Had a few? This MP will drive you home
As the House wound down for the holidays, Bloc MP Meili Faille could be seen sporting a pin of a reindeer with an oversized red nose, to promote Quebec’s Opération Nez Rouge drive-home service. During the holidays, people who become too intoxicated to drive can call the service, which sends a volunteer to collect the tipsy person and another volunteer to drive the partier’s car home. One of those volunteer drivers is Faille, who has given a few days of her time to the cause for several years now. These days, she drives a Dodge Grand Caravan, so she can convey up to five revellers at a time.
Iggy plummets in the puppet polls
Ottawa-based textile artist Gabe Thirlwall is known for her handmade finger puppets of prominent MPs. Recently, she has expanded her collection, adding puppets of some less conspicuous politicians. There’s a Megan Leslie puppet, for instance, and the NDP MP for Halifax even received a free one. Thirlwall says she has a strict policy on freebies: only if a politician is “not a douche” does he or she qualify. (The fact that Leslie recently gave Thirlwall a lift to a mutual friend’s wedding no doubt counted in her favour.) The artist has also introduced historical figures like Brian Mulroney, Jean Chrétien, Sir John A. Macdonald, and Tommy Douglas, “but they don’t get a free one because they are old or dead.” At the recent One of a Kind craft show in Toronto, an 11-day affair, Liberal Leader Michael Ignatieff bombed, sales-wise. Even the Stéphane Dion puppet sold better. Stephen Harper and Jack Layton sales were so brisk that Thirlwall had to make more puppets every night. Now she says she needs to create a Tony Clement puppet because people have been demanding one, and telling her they follow the industry minister on Twitter. The puppets are available at www.fishonfridays.ca.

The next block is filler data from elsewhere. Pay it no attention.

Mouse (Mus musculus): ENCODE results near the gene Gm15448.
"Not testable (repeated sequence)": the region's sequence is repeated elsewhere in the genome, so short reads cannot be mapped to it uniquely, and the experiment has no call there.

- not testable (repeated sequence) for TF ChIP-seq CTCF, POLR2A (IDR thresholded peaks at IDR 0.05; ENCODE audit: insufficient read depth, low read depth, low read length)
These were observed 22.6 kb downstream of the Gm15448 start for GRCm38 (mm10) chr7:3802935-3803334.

What Layton feared most about Rob Ford
NDP Leader Jack Layton attended Toronto’s inaugural city council meeting this month to see his son in action. Mike Layton was elected as a new city councillor in the last election, which also swept conservative Rob Ford into the mayor’s office. Ford’s friend, hockey commentator Don Cherry, noted at the council meeting with typical reserve that Ford’s “going to be the greatest mayor this city has ever seen, as far as I’m concerned, and put that in your pipe, you left-wing kooks.” Layton senior used to sit with Ford back in the day when both were Toronto city councillors, and even managed to get him onside for a few initiatives. Layton’s secret? Talking football, which led to a bond of sorts. But one thing about his seatmate still scared Jack Layton. When Ford spoke, he often gesticulated wildly, and it was necessary to be on guard to avoid accidental hits.
How WikiLeaks helped Irwin Cotler
For some time now, Montreal Liberal MP Irwin Cotler has been pushing his colleagues to accept a proposal to help contain Iran using “legal remedies.” Cotler felt the proposal, which tackles human-rights abuses, terrorism and nuclear threats, would be a tough sell. But then, courtesy of WikiLeaks, the world learned what many Arab countries are really thinking about Iran: bombs away! Cotler said his proposal all of a sudden looked “modest” and was passed unanimously by the foreign affairs committee.
Candid camera holiday greetings
Justin Trudeau shaved off his Movember moustache for prostate cancer awareness, but it lives on in his MP holiday video. However, you won’t see Trudeau’s blooper: he wished viewers a happy holiday on behalf of himself and his “stache.” He meant to say “staff,” and did so in the retake.
And then there were two . . .
Former Tory cabinet minister Jim Prentice was back on the Hill for an official farewell party recently. His wife, Karen Prentice, joked that this was the first time her husband had been unemployed. Actually, Prentice—once touted as a potential successor to Stephen Harper—resigned from cabinet in November and will start his new job as a vice-chairman at CIBC in January. Tory MPs say there are now two folks giving speeches around the country hoping to demonstrate they are leadership material: Defence Minister Peter MacKay and Maxime Bernier. Over the holidays, though, Bernier plans to take a break in his riding, and for Christmas will enjoy a family tradition with his kids—an old-fashioned sleigh ride. An avid skier, he will also likely be spotted on the slopes of Mont Tremblant.